Falling Satellites



In the last blog I discussed a tweet posted by NHS Suffolk about the health risks of smoking. It said:

“If you are thinking of having a cigarette, remember it could kill you ow.ly/7bWFt”

There was another thing that amused me about the tweet, and that was in the replies it received. There were two of them and both suggested that a person could be killed by their next cigarette due to something falling on them while they stood outside smoking it.

One of them was more specific, and said the person smoking could get hit by a falling piece of space junk coming back to Earth. It seems a random retort, but in fact, back on that weekend in October 2011, the newsrooms were full of reports an old NASA satellite was due to fall back into the Earth’s atmosphere and that a small piece the size of a “washing machine” or a “small van” would likely make it through re-entry and come crashing back down onto Earth’s surface somewhere. News studios entertained experts and discussed how big a splash or how big a dent the piece of space junk would make, depending on where it landed, and discussed the risk it posed to human life.

They talked about how fast it would be travelling, what noise it would probably make and whether we would see it in time to get out of its way if we happened to be the unfortunate individual under its path.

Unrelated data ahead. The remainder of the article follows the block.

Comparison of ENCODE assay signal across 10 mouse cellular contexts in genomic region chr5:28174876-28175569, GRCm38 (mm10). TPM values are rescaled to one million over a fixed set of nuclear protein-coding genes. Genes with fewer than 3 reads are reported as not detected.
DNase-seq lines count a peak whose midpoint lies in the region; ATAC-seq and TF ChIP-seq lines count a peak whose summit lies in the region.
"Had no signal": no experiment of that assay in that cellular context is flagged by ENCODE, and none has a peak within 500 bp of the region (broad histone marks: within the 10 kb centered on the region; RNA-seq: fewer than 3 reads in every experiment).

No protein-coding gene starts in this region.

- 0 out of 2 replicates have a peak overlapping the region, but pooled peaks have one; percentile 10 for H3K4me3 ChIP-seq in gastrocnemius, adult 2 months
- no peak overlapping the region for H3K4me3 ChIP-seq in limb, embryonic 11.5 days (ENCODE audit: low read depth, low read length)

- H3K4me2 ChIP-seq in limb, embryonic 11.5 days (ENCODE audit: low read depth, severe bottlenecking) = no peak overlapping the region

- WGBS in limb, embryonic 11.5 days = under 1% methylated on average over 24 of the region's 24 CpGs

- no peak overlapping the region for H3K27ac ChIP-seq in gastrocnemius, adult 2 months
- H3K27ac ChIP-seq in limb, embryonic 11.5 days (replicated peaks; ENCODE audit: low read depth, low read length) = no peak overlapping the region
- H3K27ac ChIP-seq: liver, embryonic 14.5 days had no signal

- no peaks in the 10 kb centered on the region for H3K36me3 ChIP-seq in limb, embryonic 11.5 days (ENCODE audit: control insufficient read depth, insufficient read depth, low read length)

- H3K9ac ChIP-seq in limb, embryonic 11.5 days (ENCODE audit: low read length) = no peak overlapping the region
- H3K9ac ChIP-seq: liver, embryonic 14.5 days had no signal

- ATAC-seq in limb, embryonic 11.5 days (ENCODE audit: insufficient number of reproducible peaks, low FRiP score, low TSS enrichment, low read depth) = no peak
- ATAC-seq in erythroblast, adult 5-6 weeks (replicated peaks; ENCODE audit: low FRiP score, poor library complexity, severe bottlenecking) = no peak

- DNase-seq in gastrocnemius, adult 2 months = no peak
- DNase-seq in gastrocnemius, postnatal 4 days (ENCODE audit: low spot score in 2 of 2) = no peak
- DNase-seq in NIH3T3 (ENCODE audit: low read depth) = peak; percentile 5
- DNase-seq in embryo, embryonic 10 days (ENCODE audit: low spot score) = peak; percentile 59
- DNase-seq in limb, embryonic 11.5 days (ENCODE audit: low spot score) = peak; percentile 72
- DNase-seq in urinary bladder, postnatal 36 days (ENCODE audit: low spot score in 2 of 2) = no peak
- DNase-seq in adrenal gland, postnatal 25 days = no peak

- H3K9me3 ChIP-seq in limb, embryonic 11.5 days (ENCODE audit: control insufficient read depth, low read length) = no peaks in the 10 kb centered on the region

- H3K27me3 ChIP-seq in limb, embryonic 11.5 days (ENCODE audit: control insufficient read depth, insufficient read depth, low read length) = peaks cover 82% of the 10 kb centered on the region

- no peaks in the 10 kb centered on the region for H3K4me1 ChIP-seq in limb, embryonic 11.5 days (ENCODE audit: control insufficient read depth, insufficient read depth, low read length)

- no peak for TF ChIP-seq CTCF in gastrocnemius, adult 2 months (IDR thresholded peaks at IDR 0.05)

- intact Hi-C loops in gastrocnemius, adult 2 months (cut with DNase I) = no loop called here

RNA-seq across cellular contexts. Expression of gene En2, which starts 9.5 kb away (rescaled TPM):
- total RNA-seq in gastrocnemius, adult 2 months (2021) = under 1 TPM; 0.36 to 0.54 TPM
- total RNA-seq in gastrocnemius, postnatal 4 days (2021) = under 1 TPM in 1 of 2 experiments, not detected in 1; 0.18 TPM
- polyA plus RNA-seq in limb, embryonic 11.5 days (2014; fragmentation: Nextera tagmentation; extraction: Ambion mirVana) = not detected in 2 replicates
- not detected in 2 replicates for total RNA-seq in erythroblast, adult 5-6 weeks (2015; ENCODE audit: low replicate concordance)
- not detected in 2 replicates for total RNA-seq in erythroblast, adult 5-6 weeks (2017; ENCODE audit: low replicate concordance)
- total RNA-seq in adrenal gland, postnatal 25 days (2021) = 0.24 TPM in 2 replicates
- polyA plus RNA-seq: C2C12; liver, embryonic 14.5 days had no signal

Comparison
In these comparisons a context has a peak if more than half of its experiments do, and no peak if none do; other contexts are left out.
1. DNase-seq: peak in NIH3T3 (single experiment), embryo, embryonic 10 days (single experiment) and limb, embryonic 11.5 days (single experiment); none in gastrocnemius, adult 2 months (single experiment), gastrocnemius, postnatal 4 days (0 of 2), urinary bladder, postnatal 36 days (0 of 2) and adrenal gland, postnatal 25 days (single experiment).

1 in 100 billion.

According to the European Space Agency, that’s the approximate annual odds of being severely injured by falling satellites. I suspect it’s similar to the annual odds of being killed by falling satellites (“this huge piece of junk fell out of the sky and hit me on my foot!”). But either way, incredibly small. So small in fact, that we shouldn’t have any column inches or airtime dedicated to a discussion about how we could save ourselves if we happen to be in its path.

It’s a great example of the availability bias where we believing something is more likely to happen because it is more prominent in our minds. The availability bias is a subconscious mental shortcut we take when judging the chance of something happening. We quickly scan our memory and judge something to be more likely if we can recall it more easily, and things that come to mind more easily tend to be more recent or more emotionally vivid.

Satellites falling “out of control” to “smash” back into earth is a vividly and emotionally distinctive idea. Add to that the fact that we spent time listening to experts even referring to the possibility of being struck by one also makes it feel more likely. It's just another example of human’s not getting their heads around risk and chance.

Note: We didn’t get to find out where the satellite landed. Both it, and all the media stories surrounding it, vanished a day or so later.

Note 2: Only 3 days ago my BBC news app flashed me a story about the similar-sized defunct Chinese Tiangong-1 space lab that was also just hours from crashing back to earth. That one landed in the South Pacific somewhere. You might have seen that story too.

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